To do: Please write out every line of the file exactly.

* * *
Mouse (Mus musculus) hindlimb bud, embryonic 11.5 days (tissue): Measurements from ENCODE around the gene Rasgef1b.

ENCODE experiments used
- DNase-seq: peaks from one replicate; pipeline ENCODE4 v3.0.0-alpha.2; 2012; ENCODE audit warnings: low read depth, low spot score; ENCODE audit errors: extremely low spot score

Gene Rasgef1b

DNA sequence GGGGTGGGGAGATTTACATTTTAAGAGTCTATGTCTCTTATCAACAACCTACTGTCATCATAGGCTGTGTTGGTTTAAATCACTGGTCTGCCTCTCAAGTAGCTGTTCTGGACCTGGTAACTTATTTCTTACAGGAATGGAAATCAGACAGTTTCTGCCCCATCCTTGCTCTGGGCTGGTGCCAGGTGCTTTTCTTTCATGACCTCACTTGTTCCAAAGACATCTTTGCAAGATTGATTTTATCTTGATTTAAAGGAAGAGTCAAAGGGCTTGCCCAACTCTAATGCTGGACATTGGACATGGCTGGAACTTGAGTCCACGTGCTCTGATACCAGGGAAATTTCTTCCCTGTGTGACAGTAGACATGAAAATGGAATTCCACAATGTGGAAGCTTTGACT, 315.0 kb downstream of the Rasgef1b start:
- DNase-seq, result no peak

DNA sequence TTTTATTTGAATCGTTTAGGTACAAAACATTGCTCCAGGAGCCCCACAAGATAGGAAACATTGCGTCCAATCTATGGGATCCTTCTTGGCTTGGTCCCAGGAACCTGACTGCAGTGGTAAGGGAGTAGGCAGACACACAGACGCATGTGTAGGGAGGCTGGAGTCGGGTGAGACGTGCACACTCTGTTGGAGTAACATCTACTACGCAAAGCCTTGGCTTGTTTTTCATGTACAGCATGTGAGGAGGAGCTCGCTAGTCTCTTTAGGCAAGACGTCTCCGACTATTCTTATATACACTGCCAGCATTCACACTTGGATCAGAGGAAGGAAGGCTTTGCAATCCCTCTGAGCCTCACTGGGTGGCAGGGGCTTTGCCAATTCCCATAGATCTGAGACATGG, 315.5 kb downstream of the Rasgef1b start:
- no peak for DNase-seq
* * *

Mouse (Mus musculus) hindlimb bud, embryonic 11.5 days (tissue): Measurements from ENCODE around the gene Rasgef1b.

ENCODE experiments used
- DNase-seq: peaks from one replicate; pipeline ENCODE4 v3.0.0-alpha.2; 2012; ENCODE audit warnings: low read depth, low spot score; ENCODE audit errors: extremely low spot score

Gene Rasgef1b

DNA sequence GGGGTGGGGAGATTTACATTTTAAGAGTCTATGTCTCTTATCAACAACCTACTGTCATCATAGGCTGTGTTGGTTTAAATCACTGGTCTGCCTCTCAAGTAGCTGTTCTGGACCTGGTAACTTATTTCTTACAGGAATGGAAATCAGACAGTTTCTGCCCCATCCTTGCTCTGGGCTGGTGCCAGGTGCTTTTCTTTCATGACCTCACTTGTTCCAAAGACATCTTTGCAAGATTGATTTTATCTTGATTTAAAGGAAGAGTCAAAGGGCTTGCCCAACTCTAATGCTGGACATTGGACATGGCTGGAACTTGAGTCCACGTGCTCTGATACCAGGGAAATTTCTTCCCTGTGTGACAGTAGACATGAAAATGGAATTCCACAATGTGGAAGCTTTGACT, 315.0 kb downstream of the Rasgef1b start:
- DNase-seq, result no peak

DNA sequence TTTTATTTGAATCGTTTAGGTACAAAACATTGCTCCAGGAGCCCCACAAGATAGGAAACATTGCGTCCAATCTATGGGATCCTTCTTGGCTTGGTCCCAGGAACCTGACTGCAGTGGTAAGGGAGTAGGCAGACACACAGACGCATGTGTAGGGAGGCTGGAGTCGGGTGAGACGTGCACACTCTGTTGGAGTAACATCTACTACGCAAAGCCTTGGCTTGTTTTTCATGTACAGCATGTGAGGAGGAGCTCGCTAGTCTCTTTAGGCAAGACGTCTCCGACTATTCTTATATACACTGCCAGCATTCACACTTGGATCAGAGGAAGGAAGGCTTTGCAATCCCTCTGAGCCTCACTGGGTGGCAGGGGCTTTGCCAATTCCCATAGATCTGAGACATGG, 315.5 kb downstream of the Rasgef1b start:
- no peak for DNase-seq